Farnborough Reaction Engines, the British firm aiming to build an enhanced "Skylon" space shuttle which would take off from a runway without external tank or boosters, says it expects to test its revolutionary "SABRE" rocket/jet engine within "three to four years".
Here's the basic Skylon movie, for those few Reg readers who may not have seen it already:
A team from Reaction Engines, like everyone else in the aerospace world, is at the Farnborough Airshow this week and the Reg spaceplane desk got the chance to have a chat with the firm's technical director Richard Varvill.
According to Varvill, Reaction Engines is gradually closing in on the goal of building and testing a SABRE engine at last. The SABRE burns hydrogen fuel, from takeoff up to Mach 5 using the surrounding air to provide oxygen. It isn't a ram or scram jet, however: the incoming air is compressed and almost instantly chilled to the point where it is about to liquefy, using a turbocompressor and tremendously powerful freezer kit running on a closed liquid-helium loop. Then the supercold air is fed into the combustion chamber and used to burn hydrogen. The heat arising from the super air chilling process is dumped into the liquid hydrogen fuel.
As a Skylon accelerates through Mach 5.5, it will have climbed to such heights that the air is no longer worth scooping. The intakes are shut off and liquid oxygen from the ship's tanks used instead, as the SABREs become relatively normal liquid fuelled rocket engines.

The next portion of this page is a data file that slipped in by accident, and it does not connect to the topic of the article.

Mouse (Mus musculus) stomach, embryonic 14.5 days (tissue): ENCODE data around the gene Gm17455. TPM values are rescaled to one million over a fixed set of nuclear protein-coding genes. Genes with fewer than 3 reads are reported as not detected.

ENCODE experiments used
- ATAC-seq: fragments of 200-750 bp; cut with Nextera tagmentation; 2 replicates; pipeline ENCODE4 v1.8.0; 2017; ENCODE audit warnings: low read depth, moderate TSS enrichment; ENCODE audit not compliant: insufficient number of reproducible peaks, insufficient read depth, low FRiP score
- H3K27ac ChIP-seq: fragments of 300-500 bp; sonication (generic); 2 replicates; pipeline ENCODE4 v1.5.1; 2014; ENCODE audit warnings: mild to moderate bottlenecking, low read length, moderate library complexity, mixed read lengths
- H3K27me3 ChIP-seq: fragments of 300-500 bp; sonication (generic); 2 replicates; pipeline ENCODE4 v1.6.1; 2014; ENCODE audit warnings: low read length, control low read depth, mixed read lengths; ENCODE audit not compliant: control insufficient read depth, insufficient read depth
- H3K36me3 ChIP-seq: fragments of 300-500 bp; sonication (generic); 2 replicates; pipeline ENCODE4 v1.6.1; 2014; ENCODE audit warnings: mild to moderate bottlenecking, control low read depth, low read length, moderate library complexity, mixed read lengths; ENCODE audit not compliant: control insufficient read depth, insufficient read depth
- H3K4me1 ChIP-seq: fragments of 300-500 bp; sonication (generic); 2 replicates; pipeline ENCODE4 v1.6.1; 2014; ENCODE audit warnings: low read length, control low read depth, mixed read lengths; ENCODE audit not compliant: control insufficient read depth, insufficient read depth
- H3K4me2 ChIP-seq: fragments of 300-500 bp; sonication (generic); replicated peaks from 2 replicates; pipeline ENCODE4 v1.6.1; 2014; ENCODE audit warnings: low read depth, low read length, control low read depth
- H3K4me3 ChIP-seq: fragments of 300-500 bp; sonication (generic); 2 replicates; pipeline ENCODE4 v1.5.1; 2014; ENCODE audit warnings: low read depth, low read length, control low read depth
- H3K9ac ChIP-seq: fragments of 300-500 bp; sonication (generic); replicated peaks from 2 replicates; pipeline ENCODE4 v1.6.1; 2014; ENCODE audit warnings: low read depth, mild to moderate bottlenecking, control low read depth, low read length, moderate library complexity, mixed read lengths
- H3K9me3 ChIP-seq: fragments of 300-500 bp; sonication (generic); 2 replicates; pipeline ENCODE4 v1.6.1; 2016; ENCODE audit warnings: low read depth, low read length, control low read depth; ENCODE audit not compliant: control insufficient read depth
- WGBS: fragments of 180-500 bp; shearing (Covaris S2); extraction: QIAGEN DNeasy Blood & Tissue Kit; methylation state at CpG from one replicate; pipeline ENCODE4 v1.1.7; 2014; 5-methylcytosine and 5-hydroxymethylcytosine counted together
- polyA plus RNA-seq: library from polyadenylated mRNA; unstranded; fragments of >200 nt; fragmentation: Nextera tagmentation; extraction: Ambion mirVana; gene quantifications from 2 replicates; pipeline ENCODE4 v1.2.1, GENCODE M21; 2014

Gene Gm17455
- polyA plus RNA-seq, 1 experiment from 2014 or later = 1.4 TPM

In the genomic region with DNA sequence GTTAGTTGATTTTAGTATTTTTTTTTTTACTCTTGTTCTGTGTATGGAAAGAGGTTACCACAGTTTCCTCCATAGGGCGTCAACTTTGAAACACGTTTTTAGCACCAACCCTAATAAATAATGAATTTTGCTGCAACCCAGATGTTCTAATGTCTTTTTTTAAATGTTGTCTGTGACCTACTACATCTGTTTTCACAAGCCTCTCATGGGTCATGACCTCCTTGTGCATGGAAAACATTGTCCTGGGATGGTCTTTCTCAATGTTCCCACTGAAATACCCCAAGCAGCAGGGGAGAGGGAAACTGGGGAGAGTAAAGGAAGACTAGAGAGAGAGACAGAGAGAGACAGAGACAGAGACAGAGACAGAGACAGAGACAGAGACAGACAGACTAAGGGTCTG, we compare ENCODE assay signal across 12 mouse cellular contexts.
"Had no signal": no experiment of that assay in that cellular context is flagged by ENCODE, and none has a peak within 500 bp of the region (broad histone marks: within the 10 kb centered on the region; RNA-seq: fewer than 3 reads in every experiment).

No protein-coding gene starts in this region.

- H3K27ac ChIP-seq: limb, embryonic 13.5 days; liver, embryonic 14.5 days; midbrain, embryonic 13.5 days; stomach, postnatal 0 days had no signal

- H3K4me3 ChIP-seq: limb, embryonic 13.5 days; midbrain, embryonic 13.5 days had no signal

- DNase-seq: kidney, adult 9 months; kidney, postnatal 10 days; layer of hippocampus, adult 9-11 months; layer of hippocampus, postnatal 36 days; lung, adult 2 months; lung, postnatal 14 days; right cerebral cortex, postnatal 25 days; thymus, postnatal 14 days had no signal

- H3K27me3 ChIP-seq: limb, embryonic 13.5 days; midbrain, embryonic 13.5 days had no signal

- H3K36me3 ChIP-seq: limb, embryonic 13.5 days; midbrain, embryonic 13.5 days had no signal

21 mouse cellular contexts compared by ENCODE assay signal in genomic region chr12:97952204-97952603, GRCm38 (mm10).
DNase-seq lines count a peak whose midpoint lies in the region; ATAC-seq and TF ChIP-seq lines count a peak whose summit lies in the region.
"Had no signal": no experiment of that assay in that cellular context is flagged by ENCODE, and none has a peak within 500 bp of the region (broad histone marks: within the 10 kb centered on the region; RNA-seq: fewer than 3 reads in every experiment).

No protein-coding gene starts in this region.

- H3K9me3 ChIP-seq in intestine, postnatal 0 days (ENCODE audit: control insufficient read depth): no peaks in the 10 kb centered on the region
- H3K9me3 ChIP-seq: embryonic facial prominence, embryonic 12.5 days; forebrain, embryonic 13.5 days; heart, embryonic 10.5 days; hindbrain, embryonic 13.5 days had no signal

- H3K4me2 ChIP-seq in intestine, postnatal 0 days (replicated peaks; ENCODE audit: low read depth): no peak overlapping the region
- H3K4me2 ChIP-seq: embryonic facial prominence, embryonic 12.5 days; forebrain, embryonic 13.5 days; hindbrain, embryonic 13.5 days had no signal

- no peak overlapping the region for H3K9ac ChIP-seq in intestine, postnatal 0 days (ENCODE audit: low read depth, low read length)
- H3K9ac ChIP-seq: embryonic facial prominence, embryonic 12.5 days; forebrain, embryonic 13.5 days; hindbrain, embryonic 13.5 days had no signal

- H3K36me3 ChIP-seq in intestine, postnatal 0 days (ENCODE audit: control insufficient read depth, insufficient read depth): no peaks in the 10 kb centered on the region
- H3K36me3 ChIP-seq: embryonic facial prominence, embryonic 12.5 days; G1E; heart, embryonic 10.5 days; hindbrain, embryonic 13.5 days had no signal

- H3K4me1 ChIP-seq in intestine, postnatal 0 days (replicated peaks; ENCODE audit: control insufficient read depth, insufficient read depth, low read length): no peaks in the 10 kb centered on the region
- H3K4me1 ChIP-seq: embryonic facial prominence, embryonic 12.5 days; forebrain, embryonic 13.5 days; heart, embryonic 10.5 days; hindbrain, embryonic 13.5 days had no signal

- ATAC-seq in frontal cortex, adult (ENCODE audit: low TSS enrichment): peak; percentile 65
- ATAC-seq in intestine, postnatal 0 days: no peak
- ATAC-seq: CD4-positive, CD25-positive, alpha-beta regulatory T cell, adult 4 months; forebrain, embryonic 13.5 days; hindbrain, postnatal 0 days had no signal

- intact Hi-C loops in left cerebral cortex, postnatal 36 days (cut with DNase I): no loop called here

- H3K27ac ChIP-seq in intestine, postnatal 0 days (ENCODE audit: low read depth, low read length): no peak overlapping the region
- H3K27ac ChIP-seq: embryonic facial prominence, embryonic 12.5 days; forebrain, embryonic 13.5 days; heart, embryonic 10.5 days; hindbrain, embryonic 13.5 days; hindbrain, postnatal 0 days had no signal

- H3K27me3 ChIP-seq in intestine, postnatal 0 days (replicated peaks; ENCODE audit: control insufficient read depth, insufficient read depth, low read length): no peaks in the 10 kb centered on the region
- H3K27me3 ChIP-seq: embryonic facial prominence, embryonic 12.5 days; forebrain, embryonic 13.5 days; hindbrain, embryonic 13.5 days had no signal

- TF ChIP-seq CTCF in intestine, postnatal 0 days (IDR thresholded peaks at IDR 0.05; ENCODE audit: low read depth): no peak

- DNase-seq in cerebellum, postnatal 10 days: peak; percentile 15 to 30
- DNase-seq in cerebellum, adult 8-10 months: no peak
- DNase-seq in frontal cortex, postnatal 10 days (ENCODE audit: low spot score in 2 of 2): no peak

The SABRE is very much the key to Skylon's success, then, so it will be difficult for the spaceplane design to be much further refined until the radical space motor can be tested.
According to Varvill, that's now on the horizon. A test project to show the validity of the pre-cooler technology is under way for tests by Reaction Engines, while the German space agency DLR (Deutsches Zentrum für Luft- und Raumfahrt) is to try out the novel air- or oxygen-cooled combustion chamber.
With those tests set to complete in 2011, assuming no unpleasant surprises, Varvill expects that "the powers that be will ask us to build a complete test engine". He said this could be in tests within "three to four years".
Reaction Engines' work is funded partly by the European Space Agency - to which the UK government contributes - and partly by private investors. Varvill says that as the technology progresses, mainstream commercial backers are becoming more and more interested: full-blown orbital space is a huge market (unlike the suborbital sector targeted by most "new space" firms), so a realistic prospect of lower cost launch is a big draw.
"Merchant banks are showing interest now," he says, though declining to name any specific firms.
"The usual suspects," he says.
To offer some perspective, Reaction Engines' latest estimates indicate that fully developing the Skylon would cost around $12bn - about what it cost to get the Airbus A380 or the Ariane 5 rocket working.